In the cloud covered malaise that is Michigan's winter, Sparta is not a pretty town. It's a good 25 minutes north of Grand Rapids, and it's not much to look at when the weather isn't cooperating. In fact, while this shot is in black and white, it's just about as dreary as it was in color.
|image courtesy Eric Krause|
Actually, I can prove it:
My complaints about the weather aside, this little town is where Dan Humphrey, owner of the Michigan Beer Cellar, decided to set up shop. Truth be told, I find myself most at home in bars that have just a hint of “VFW Building” lineage in them. Others may find the Michigan Beer Cellar slightly cavernous, with its wide open sitting area, single enormous flatscreen tv on the side of the bar opposite the taps, and high ceilings with low light. . .but this is the type of place where I feel comfortable. This is the place where there are no strangers, and it takes all of ten seconds to find something in common with the other people sitting around you. This is where the bartender treats you like an old friend even though it was our first time there. Somehow, the Michigan Beer Cellar takes dark cavernous spaces and echoing television noise and turns it into something intimate.
Despite being one of the newer contributions to the craft beer scene (it opened March of 2010), the Beer Cellar comes bearing a double barreled shot of ambition to make its mark on the landscape. Not content to just offer a few carefully crafted tastes, Humphrey comes armed with twelve original beers on tap. With so many choices, there's really something for every palate.
The Black Magic, a black IPA made with rye, was surprisingly smooth without the sweet aftertaste that can haunt some black IPAs. The oatmeal stout was similarly delicious, with thick notes of coffee rustling over a sweet, dry bed of malt. One of their speciality beers, the Mocha Java Stout, was similar, although I wanted more “mocha” to balance the java flavor. A few of the beers did not sit perfectly well with me – the cream ale needed to have more flavor and and the Winter Sunshine ale ran too sweet. . .but for a place with less than a year under its belt, the selection was excellent and had something for everyone.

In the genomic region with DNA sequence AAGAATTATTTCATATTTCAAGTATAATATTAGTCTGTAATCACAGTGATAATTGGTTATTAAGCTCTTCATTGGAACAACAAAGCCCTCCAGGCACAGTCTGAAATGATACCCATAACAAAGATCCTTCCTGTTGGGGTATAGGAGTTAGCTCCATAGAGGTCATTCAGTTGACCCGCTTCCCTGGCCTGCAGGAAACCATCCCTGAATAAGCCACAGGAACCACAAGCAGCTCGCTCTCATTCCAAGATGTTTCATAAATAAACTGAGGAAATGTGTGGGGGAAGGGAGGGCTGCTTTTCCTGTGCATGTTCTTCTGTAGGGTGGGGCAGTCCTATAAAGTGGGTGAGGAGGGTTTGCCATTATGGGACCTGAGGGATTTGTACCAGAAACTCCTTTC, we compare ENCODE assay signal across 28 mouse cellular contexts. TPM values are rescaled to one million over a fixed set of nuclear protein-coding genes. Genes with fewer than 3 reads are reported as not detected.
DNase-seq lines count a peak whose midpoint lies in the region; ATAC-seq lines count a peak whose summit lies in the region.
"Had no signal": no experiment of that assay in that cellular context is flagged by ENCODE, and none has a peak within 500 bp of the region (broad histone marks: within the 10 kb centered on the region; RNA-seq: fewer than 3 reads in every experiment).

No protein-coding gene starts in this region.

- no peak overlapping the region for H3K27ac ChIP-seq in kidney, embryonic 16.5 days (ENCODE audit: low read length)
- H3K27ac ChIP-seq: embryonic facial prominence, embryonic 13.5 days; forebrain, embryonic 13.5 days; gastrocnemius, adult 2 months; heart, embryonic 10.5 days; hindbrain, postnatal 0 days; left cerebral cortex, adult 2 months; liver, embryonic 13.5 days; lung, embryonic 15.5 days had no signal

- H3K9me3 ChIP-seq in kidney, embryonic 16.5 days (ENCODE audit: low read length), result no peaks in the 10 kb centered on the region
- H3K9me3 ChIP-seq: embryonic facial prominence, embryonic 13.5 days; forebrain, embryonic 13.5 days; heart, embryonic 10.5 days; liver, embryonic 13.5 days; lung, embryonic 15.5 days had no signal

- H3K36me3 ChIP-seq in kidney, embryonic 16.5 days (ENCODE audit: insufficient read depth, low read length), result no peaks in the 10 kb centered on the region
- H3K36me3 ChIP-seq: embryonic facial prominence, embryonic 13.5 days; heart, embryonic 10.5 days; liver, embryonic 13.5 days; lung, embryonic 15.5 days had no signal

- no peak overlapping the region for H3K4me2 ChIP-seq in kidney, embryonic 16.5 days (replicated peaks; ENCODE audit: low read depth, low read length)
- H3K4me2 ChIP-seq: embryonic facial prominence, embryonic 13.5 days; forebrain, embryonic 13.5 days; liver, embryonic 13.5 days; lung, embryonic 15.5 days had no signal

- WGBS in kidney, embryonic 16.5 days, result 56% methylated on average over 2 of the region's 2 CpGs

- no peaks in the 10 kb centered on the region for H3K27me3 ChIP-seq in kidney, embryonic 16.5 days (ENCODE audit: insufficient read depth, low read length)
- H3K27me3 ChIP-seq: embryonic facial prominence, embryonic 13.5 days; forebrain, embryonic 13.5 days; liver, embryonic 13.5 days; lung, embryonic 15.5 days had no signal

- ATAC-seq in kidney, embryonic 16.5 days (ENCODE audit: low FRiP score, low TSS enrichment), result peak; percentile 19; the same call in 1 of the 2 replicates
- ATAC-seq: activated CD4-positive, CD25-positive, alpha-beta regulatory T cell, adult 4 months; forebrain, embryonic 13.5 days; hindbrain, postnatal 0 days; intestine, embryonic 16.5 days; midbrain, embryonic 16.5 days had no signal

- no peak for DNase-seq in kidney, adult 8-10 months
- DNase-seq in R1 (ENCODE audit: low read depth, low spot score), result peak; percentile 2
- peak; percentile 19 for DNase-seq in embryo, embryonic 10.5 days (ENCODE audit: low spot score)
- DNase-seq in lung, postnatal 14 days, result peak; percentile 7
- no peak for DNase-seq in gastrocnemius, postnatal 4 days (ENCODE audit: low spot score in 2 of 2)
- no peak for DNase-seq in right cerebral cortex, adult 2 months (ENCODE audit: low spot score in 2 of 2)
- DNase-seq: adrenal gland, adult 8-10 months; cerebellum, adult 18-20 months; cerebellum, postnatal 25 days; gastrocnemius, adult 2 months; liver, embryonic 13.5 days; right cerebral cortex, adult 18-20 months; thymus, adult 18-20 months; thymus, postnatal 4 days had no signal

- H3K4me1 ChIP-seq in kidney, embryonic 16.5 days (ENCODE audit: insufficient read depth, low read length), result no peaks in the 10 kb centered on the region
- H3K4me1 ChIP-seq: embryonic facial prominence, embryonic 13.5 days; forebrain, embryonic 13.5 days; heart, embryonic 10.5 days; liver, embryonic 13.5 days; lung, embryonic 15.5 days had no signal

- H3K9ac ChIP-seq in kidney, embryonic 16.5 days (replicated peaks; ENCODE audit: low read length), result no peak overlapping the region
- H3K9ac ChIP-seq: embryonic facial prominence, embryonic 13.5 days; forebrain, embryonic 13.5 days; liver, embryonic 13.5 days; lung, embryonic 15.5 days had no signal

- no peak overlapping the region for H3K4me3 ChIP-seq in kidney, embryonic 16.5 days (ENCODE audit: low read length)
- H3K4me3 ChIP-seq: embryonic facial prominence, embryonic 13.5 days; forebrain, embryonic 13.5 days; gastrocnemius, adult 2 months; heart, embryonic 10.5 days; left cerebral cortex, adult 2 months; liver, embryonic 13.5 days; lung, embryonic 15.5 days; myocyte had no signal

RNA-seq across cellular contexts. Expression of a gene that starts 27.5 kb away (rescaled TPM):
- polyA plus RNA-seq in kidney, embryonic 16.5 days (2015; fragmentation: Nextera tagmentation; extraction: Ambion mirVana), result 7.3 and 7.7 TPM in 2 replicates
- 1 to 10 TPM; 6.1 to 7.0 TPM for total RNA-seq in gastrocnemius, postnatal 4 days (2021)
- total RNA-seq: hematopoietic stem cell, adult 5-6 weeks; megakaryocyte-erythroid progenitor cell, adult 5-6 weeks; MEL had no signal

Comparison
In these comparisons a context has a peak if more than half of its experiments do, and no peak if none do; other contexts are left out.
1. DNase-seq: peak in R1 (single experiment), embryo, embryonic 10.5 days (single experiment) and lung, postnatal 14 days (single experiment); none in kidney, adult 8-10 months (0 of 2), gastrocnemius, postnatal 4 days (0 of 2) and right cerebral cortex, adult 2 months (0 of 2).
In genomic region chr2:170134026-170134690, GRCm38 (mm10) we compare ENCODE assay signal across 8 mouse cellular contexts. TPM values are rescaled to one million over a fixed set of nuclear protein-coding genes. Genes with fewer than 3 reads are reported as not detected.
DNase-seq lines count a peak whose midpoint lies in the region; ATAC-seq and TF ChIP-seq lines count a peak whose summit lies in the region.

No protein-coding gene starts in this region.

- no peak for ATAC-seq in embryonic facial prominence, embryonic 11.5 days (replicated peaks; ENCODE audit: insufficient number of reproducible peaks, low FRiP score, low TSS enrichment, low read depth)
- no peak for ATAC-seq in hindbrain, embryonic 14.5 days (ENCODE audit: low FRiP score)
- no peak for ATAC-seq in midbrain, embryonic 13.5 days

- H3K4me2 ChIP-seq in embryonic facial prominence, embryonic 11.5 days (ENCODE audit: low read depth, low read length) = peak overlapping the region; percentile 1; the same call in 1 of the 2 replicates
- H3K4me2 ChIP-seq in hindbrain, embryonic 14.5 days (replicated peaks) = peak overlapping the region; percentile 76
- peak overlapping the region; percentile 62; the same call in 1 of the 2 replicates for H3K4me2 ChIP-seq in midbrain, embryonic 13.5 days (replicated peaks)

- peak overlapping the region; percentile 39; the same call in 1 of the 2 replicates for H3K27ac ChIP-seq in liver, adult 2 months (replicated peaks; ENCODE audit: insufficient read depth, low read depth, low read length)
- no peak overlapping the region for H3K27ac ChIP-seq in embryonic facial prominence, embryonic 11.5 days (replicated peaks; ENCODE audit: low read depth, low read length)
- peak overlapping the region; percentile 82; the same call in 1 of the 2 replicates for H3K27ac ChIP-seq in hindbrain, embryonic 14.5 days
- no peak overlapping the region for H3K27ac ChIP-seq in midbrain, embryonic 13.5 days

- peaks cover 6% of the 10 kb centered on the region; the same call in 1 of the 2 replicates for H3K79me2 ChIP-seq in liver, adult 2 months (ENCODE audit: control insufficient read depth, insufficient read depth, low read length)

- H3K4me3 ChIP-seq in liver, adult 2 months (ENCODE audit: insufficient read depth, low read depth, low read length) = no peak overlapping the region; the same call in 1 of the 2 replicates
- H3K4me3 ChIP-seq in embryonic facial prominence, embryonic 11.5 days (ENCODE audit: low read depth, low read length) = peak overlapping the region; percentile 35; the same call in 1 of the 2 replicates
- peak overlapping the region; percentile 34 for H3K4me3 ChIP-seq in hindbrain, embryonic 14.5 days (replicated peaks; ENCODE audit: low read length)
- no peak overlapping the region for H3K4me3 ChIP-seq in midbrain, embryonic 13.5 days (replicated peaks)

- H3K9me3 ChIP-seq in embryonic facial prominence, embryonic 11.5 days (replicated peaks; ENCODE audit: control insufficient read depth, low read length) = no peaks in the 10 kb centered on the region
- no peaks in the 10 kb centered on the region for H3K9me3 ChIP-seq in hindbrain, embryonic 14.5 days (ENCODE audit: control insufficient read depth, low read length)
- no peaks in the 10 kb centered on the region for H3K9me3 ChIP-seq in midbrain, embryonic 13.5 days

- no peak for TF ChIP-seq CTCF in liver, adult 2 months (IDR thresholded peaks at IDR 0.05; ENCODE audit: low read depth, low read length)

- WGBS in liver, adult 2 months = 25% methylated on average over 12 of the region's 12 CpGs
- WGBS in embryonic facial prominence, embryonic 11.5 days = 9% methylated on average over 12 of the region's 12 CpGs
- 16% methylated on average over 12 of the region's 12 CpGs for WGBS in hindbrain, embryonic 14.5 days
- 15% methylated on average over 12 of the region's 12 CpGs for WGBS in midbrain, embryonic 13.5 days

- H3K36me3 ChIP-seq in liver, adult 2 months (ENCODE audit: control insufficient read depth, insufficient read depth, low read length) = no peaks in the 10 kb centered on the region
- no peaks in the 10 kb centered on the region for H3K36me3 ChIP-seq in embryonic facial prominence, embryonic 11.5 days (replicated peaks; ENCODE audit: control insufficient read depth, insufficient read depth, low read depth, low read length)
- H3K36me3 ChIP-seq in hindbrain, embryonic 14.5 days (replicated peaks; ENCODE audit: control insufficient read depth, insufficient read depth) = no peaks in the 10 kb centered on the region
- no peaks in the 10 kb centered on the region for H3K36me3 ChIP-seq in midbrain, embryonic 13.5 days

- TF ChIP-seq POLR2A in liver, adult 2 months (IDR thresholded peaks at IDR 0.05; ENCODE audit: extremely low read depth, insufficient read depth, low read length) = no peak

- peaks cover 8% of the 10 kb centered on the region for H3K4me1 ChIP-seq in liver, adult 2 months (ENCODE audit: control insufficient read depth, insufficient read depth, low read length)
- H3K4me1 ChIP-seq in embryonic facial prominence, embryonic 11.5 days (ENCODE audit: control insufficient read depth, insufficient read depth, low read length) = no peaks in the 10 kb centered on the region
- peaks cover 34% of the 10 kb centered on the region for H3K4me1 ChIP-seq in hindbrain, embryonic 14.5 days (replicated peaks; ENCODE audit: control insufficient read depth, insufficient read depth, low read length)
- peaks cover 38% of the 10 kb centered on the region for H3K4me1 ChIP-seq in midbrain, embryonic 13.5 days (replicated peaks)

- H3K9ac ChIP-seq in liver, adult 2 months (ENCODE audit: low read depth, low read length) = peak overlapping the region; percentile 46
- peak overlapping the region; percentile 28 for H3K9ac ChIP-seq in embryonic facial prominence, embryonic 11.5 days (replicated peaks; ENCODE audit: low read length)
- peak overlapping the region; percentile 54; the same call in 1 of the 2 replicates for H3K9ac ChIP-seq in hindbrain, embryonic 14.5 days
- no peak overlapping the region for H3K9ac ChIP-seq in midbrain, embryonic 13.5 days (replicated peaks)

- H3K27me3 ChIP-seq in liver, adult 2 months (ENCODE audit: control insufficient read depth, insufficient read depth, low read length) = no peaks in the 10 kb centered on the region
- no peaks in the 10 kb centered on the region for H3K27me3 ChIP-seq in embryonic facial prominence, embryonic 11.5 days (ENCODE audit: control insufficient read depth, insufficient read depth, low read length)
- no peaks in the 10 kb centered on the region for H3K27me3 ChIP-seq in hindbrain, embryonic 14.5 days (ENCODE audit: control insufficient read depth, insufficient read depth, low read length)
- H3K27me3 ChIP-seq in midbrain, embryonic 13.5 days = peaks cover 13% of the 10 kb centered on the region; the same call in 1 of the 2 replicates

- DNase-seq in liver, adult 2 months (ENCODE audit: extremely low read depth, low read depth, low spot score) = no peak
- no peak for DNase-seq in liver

If that wasn't enough, Michigan Beer Cellars is also a winery and a distillery. This is new and interesting from the perspective of a brewpub, in that it allows the place to offer an entire liquor menu developed solely from its own stock. Using neutral grain spirits, the Cellar is able to craft several versions of popular drinks, including gin, scotch, and rum. The scotch was drinkable, although I was able to tell that it was not actually aged in white oak barrels for years before making the trip over the ocean and into my glass. The spirits seemed more designed for those who are not interested in drinking beer, and I applaud the owner for offering this choice to people. I'm excited to see how the spirits mature.
The food was pretty good, given that the kitchen wasn't much more than a panini maker. The bartender quickly and efficiently created a delicious California reuben served with tasty potato salad that matched well with the American IPA. Clearly this place wasn't offering culinary masterpieces, but it doesn't need to; it gets the job done.
It's interesting to see the different visions that brewers across the state of Michigan have. Hopcat brings a hip and urban feel to the business of brewing, while Mackinaw Brewing downplays the beer and lets it play second fiddle to the food. Odd Side ales doesn't even bother with food, letting the atmosphere compliment the artistic work of the head brewer. And the Michigan Beer Cellar brings a small town, patient feel to the brewing industry, and spikes it with some home grown spirits and wine. It's a good place to visit now, and I look forward to the evolution of the Michigan Beer Cellar.
(Note: due to a slight mishap with batteries, unless otherwise noted, the photography for this trip was taken on a Samsung Epic 4G.)